Meanwhile, National Health Minister Greg Hunt on Sunday announced 100,000 more Pfizer vaccines would be delivered to the Victorian Government over a three week period beginning June 14 to bolster vaccination efforts.

The government will also double the state’s doses of AstraZeneca to 230,000 to drive vaccinations in over 50s.   

News of the continuing lockdown has previously drawn heavy criticism from residents and businesses and led them to question when the draconian restrictions will be lifted for good.    

On Tuesday, Victoria’s under fire Labor government signed off to extend its state of emergency powers for another four weeks – meaning the Andrews regime can hold almost seven million Australians in lockdown until July 1. 

The extension of the state of emergency powers does not mean lockdown will remain in place until July 1, but it does give the government the power to do so.

Despite the low number of cases recorded overnight health authorities have extended their state of emergency powers while Melbourne residents have been forced to push through an extended lockdown until Thursday

Despite the low number of cases recorded overnight health authorities have extended their state of emergency powers while Melbourne residents have been forced to push through an extended lockdown until Thursday

On Thursday, when the lockdown is due to end, the government could either decide to extend it – or to ease restrictions as it did for regional Victoria.   

Health Minister Martin Foley made the decision to extend the state of emergency after holding talks with Victoria’s Chief Health Officer Brett Sutton, who has been described by senior figures in the Victorian government as a ‘catastrophist’. 

The Andrews Government first brought in the state of emergency on March 16, 2020.

It was initially set to remain in place for four weeks, but has since been extended 17 times.

The state emergency was signed off to ‘assist with measures designed to ‘flatten the curve’ of Covid-19 and give our health system the best chance of managing the virus’, Mr Andrews – who is currently on medical leave – said last year.

The powers of the order include ‘detaining people, restricting movement and preventing entry to premises’, through lockdowns, mandatory mask wearing and hotel quarantine. 

Mr Foley remained tight lipped about when a decision will be made on extending the state’s lockdown.

‘There is no simple answer,’ he said, when asked about a potential date.

‘Clearly, as we approach next Thursday, the kind of facts we have been going through here, the evidence, what cases (we are) aware (of), either linked or unlinked, have we got the support around them.

‘How we got the evidence that Professor Lewin was talking about, as to knowing where they’ve come from.’ 

The entire state was first locked down at the end of May for seven days – due to end on June 3 – but just one day before residents planned to return to their semi-normal lives, the government announced Greater Melbourne would be forced to stay locked inside their houses for an additional seven days. 

With the new Indian ‘Delta’ variant that has wreaked havoc amongst a billion-strong population overseas being detected in the state, residents fear the leading health officers may extend the dreaded lockdown again.

This is despite the highest number of infections on a single day in the latest outbreak, which started on May 4, being 12 – with every other day reporting total community transmission of between three to six cases despite tens of thousands of tests.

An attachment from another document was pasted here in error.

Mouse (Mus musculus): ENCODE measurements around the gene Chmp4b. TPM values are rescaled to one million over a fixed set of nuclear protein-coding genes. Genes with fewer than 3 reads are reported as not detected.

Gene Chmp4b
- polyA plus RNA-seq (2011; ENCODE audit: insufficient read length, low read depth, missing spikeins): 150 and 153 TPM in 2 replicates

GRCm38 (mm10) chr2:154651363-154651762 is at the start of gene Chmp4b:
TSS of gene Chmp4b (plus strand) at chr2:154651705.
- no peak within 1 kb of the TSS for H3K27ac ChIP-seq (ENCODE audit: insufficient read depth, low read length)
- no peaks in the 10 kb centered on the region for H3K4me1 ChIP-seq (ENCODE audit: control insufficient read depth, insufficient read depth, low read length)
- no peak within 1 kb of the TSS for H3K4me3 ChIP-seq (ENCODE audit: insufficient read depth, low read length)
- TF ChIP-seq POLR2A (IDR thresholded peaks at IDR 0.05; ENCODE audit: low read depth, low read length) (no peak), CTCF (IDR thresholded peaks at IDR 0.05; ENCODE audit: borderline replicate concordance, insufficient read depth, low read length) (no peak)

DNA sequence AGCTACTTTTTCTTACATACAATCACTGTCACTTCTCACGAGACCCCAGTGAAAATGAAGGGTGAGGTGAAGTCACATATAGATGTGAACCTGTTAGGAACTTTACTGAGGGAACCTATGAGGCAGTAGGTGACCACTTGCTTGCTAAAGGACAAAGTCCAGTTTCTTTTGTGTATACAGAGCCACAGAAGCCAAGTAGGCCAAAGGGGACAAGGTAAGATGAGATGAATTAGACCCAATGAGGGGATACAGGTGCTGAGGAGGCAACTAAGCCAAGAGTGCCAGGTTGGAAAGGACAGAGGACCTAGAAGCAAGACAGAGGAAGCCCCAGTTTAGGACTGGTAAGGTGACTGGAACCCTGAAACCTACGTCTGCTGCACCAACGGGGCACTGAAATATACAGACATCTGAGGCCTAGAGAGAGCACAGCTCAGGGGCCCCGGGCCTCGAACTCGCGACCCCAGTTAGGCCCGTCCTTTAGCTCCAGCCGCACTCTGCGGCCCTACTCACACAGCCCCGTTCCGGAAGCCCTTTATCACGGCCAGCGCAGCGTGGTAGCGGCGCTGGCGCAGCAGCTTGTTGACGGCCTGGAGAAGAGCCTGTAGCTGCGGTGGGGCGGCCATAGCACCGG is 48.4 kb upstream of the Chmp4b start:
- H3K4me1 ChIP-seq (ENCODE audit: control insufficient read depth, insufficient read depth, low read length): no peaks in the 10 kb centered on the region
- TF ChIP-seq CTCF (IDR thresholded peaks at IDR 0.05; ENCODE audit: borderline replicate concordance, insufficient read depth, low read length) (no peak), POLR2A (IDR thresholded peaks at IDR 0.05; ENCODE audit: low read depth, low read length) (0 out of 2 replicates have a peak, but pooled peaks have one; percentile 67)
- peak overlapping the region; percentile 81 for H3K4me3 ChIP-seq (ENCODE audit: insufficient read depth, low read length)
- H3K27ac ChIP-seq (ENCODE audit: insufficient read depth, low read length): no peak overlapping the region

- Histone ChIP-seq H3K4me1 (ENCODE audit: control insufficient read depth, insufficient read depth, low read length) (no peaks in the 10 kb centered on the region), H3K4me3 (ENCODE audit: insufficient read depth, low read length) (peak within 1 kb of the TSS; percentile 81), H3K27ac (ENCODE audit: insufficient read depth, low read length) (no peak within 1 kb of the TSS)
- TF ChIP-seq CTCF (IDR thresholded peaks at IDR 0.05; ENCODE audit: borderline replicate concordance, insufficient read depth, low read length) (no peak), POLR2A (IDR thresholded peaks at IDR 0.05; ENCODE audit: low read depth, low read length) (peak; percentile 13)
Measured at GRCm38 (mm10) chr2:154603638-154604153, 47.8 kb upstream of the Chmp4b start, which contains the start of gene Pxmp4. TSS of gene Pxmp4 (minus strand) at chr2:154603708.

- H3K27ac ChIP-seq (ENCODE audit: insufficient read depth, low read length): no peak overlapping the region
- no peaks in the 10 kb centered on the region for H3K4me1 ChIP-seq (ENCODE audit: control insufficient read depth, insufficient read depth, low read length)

RESTRICTIONS IN VICTORIA FROM 11.59PM ON JUNE 3

Changes will come in for all Victorians from 11.59pm on June 3, with rules relaxed in regional Victoria but few changes for Melbourne

Under the strict rules in Melbourne, there are a number of restrictions: 

Stay-at-home order with just five reasons to leave the house:

– Shopping for necessary goods and services

– Going to work or permitted education

– Exercise with a two-hour limit

– Medical reasons and care giving 

– Getting vaccinated

As well as this, there will be serious restrictions on people’s personal life, business, work and school: 

– No visitors to your home other than an intimate partner. Single bubbles will be permitted. If you live alone, you can make a bubble with another person.

– 10km travel limit for exercise and shopping 

– Compulsory masks indoors and outdoors unless in the home 

– No public gatherings.

– Restaurants, pubs, and cafes can provide takeaway only.

– Essential retail, so supermarkets, food stores, petrol stations, banks, bottle shops and pharmacies, other retail stores can provide click and collect.

– Childcare and kinders will be open as per the last circuit breaker lockdown earlier this year.

– Approved professional sporting events will proceed but proceed without crowds.

– Schools are remote learning, except for vulnerable children, children of authorised workers, Year 11s and Year 12s

– Higher education will move to remote learning only.

– Community support and recreation, accommodation, but there will be some exemptions that apply.

– Hotels, clubs, TABs and the casino will be closed.

– Indoor and outdoor entertainment venues, swimming pools, spas, saunas, indoor and outdoor springs, community venues, drive in cinemas, amusements parks and arcades, creative studios, art galleries and museums, tourism, tours, and transport, and auctions can only happen online.

– Aged care facilities, no visitors except for limited reasons.

– In our hospitals, visitors only for end of life, to support a partner during birth, or a parent accompanying a child.

– In terms of ceremonies, funerals, a maximum of 10 people plus those running the service.

– Weddings cannot proceed unless end of life or deportation reasons apply.

– Religious activities will not proceed other than through broadcast with a maximum of five people. 

For regional Victoria: 

– Stay-at-home order removed

– No travel limit, but can only go to Melbourne for a permitted reasons (healthcare, emergencies etc)

– Outdoor gatherings can be 10 people

– Food and hospitality open for food only, max 50 people inside

– Retail and beauty open

– 10 at weddings and 50 at funerals